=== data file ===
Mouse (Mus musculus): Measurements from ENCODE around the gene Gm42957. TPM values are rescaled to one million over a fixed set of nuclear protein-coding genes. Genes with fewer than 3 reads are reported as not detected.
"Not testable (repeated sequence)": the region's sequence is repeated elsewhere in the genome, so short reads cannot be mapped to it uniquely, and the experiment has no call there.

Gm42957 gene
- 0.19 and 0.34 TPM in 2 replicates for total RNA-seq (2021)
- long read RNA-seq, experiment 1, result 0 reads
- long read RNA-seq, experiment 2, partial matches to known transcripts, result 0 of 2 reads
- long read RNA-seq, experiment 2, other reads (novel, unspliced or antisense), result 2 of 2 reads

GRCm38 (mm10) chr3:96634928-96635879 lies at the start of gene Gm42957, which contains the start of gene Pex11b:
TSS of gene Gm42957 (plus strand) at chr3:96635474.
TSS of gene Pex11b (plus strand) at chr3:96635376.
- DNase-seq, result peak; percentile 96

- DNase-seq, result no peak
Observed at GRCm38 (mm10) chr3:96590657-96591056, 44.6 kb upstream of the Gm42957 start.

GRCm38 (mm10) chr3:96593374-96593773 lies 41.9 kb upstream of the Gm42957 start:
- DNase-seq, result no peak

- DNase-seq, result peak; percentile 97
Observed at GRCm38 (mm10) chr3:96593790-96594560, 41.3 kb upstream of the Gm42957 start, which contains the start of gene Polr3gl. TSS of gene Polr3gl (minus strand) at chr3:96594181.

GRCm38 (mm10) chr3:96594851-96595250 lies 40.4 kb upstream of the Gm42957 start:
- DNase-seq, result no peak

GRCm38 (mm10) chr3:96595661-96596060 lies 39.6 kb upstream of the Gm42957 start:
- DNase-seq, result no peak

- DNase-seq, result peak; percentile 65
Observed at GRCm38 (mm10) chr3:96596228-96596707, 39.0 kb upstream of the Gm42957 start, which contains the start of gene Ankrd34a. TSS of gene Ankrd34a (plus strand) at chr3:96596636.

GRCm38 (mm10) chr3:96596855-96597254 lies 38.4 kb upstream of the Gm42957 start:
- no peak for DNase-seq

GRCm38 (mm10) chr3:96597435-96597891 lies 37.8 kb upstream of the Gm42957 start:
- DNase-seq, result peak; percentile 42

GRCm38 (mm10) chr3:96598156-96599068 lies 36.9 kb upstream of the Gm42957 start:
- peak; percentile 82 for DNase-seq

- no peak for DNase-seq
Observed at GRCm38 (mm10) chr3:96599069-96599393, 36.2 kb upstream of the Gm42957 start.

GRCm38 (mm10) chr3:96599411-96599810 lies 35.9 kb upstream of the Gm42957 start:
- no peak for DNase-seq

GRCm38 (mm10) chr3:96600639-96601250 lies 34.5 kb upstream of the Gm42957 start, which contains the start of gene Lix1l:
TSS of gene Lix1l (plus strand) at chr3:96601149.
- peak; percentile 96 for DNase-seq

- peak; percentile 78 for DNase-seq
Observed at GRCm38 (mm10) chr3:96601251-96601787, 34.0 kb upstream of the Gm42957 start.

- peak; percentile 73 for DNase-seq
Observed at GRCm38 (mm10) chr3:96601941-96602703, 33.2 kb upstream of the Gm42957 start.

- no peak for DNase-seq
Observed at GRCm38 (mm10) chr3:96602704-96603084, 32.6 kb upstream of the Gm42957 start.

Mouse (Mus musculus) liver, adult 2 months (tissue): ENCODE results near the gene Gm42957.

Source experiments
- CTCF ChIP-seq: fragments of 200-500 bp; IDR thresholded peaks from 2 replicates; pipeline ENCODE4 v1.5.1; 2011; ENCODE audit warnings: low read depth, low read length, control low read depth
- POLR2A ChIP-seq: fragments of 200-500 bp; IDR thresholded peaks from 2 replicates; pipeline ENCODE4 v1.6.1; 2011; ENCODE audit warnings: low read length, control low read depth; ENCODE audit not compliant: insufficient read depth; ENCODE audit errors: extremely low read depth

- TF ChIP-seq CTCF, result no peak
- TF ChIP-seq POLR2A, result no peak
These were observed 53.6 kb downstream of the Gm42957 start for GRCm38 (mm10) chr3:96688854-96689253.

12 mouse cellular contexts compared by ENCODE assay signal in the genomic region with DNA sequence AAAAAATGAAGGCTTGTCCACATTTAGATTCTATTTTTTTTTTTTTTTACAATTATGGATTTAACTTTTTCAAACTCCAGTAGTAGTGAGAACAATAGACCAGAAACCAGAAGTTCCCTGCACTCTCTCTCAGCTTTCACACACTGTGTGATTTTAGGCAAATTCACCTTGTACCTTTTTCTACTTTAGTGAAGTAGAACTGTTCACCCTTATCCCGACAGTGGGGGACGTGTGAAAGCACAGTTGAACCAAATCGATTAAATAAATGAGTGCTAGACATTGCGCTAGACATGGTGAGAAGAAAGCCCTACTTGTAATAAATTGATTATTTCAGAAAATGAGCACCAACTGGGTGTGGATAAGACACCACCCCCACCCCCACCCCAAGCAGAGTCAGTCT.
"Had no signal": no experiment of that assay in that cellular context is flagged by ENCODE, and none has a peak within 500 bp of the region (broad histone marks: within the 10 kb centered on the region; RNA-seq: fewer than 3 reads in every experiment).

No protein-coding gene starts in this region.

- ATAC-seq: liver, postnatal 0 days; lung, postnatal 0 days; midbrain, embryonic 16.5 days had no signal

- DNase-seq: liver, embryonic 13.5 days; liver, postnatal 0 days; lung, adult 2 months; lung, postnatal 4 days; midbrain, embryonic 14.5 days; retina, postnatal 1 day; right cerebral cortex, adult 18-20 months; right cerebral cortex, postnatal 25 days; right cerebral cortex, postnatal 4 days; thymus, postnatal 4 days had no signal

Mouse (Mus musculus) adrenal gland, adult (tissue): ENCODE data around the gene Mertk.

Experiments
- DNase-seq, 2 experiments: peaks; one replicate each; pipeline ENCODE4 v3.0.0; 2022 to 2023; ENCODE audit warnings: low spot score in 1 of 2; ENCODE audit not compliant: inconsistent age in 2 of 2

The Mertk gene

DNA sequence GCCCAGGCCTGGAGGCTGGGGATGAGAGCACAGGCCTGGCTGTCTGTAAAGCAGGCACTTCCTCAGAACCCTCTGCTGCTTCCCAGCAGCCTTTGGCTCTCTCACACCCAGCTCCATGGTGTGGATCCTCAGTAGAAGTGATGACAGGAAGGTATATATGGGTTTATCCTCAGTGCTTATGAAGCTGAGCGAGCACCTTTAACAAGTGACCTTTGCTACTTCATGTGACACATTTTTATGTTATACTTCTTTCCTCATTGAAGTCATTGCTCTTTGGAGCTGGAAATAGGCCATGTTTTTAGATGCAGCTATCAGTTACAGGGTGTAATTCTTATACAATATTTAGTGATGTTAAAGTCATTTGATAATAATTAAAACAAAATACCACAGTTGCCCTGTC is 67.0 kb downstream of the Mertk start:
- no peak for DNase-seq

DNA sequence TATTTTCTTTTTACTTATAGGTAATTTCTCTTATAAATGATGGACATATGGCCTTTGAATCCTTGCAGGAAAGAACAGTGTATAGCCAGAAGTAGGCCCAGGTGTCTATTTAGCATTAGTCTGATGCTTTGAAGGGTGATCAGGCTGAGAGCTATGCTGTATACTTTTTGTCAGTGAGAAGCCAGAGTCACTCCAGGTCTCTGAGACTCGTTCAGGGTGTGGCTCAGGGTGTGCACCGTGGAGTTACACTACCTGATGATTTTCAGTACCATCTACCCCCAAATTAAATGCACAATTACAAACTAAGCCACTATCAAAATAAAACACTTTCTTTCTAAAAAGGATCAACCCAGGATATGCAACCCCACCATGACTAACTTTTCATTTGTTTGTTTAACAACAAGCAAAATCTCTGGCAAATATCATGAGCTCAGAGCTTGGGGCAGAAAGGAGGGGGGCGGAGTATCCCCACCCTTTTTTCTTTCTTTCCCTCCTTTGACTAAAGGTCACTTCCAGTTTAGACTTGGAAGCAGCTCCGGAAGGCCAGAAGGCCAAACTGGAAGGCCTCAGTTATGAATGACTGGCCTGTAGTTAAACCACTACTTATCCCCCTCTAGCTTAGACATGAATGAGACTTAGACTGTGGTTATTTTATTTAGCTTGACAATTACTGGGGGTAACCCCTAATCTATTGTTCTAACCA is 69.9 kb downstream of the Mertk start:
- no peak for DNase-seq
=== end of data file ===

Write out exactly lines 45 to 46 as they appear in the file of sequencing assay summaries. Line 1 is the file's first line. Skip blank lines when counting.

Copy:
- CTCF ChIP-seq: fragments of 200-500 bp; IDR thresholded peaks from 2 replicates; pipeline ENCODE4 v1.5.1; 2011; ENCODE audit warnings: low read depth, low read length, control low read depth
- POLR2A ChIP-seq: fragments of 200-500 bp; IDR thresholded peaks from 2 replicates; pipeline ENCODE4 v1.6.1; 2011; ENCODE audit warnings: low read length, control low read depth; ENCODE audit not compliant: insufficient read depth; ENCODE audit errors: extremely low read depth